Search engines want to represent articles with serious value, and it’s much easier to provide value with longer posts.

That doesn’t mean anything fluffy, but well thought out and written.

Our in-house evaluation of clients’ blog content (Disclosure: I’m the founder of ContentMender) showed that a minimum word count of 1,200 words was required, though most guest posts we do are around 1,500 words.

I recommend going even longer at 2,500 words per piece, which is, on average, what I do here at Search Engine Journal.

Quote other experts within your article, especially if they write for the publication where you’re guest posting.

Want to get even better results?

Try to get a direct, unique quote from an author or expert within your industry.

8. Remember To Amplify

Like writing without SEO in mind, not exploiting a guest post is another huge problem.

Once a story goes live, push it out on all of your social channels and try to influence others to share further. Make sure to tag the publication and every person mentioned.

Another tactic that works well is linking to the article on your main website. I do this through an “In The Media” page on my WordPress website that uses a Nooz plugin.

Beyond this, I recommend fairly traditional strategies, even sharing posts on Twitter, Facebook, LinkedIn, and appropriate Reddit communities that could benefit.

9. Refer To Your Other Published Guest Posts

If you have more than one guest post published in the same niche, try to link to the other articles as much as possible.

Sometimes the publications won’t allow links, especially if they are directed toward a competitor, but most times, you will get them linked.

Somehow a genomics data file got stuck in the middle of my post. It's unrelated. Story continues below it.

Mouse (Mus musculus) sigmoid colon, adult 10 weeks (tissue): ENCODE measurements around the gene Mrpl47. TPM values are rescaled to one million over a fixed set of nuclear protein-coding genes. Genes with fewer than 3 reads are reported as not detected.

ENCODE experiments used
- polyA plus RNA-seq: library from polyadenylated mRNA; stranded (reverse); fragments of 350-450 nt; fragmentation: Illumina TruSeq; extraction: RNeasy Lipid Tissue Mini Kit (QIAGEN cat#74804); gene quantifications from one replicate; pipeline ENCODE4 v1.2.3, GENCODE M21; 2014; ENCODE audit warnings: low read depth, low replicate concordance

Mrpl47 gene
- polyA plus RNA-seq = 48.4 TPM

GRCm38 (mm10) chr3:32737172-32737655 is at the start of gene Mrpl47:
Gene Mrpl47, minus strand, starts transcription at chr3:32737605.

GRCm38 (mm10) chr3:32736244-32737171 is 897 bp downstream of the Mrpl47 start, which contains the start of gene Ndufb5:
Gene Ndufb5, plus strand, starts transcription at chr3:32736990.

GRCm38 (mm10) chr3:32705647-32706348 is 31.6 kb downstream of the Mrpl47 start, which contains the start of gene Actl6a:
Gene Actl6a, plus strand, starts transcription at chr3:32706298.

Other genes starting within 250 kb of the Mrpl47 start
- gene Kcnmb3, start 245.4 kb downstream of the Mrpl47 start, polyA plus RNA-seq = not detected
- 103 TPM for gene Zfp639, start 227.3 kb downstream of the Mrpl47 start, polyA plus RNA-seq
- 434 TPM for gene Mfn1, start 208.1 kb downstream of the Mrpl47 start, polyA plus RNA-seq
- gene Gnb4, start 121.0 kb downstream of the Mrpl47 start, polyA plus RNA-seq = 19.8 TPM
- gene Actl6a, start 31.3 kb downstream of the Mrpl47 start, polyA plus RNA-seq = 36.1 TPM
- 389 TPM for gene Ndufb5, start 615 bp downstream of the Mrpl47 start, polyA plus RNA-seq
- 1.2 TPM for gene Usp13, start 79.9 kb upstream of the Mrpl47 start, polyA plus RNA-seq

This creates synergy between all of your guest posts across the web and helps search engines connect all of your guest posting efforts.

10. Find Guest Post Opportunities & Perfect Your Pitch

Finding opportunities online is easy.

Simply Google the following, preceded by your industry keyword (e.g., “SEO guest post guidelines”):

  • Guest post submissions.
  • Accepting guest posts.
  • Guest post guidelines.
  • Submit a guest post.

Once you find the ideal publication, the next challenge is the pitch.

Here are a few points to consider when pitching as a guest poster:

  • Make each pitch personal. Find out who the managing person is and call them by their first name. Research that person to get a feel of their language. Do they use big words? Small words? Hobbies? Etc.
  • Talk informally. You do not want them to feel like they are reading a script.
  • Keep your initial email short and to the point.
  • Provide a list of topics you are proposing.